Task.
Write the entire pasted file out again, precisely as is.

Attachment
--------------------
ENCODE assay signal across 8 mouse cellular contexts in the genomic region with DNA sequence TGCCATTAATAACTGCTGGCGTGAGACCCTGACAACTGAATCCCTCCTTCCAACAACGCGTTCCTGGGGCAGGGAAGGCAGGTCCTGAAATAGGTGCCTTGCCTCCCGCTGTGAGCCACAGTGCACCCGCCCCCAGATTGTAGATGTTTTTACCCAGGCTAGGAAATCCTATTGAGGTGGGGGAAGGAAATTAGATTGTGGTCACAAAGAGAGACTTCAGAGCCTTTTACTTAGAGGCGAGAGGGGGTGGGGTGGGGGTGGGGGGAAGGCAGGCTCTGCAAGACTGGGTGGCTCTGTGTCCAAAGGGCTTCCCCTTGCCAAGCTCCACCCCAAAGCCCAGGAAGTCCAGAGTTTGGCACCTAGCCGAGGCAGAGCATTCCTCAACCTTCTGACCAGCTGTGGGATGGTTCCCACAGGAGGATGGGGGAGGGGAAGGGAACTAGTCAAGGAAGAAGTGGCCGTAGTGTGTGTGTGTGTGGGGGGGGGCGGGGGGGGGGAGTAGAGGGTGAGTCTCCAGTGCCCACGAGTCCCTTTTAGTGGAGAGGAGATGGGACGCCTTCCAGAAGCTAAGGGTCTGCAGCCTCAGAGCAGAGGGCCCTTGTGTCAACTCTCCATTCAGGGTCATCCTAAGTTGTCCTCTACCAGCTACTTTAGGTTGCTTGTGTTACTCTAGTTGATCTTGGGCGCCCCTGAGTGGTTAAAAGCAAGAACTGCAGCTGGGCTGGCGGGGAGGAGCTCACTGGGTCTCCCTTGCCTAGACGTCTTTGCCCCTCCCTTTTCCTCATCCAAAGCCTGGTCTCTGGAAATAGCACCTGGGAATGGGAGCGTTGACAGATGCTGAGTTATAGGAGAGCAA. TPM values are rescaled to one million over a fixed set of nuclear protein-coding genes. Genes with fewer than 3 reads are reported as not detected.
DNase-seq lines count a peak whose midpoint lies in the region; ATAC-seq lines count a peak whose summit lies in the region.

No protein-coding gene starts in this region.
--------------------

ENCODE assay signal across 8 mouse cellular contexts in the genomic region with DNA sequence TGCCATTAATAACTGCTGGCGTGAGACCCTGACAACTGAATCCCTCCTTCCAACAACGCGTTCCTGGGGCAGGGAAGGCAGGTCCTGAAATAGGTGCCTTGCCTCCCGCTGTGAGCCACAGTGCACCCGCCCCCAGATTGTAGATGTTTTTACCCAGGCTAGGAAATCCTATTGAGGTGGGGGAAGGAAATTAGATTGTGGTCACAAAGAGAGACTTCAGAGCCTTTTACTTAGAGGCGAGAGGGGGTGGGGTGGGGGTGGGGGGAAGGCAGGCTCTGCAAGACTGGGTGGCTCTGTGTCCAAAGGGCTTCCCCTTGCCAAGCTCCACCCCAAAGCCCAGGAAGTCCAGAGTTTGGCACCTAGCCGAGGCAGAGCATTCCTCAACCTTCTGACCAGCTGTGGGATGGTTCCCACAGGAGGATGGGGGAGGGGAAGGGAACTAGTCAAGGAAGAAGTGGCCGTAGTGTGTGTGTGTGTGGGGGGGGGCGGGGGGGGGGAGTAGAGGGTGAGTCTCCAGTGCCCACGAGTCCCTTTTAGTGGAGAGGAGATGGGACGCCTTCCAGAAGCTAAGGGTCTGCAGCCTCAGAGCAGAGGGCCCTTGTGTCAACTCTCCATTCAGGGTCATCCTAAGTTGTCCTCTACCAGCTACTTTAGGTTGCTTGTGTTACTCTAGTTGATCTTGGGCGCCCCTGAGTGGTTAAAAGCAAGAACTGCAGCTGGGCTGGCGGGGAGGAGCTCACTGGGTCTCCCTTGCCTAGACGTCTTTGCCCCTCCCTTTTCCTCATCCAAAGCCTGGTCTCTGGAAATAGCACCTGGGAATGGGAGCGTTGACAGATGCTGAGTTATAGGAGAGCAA. TPM values are rescaled to one million over a fixed set of nuclear protein-coding genes. Genes with fewer than 3 reads are reported as not detected.
DNase-seq lines count a peak whose midpoint lies in the region; ATAC-seq lines count a peak whose summit lies in the region.

No protein-coding gene starts in this region.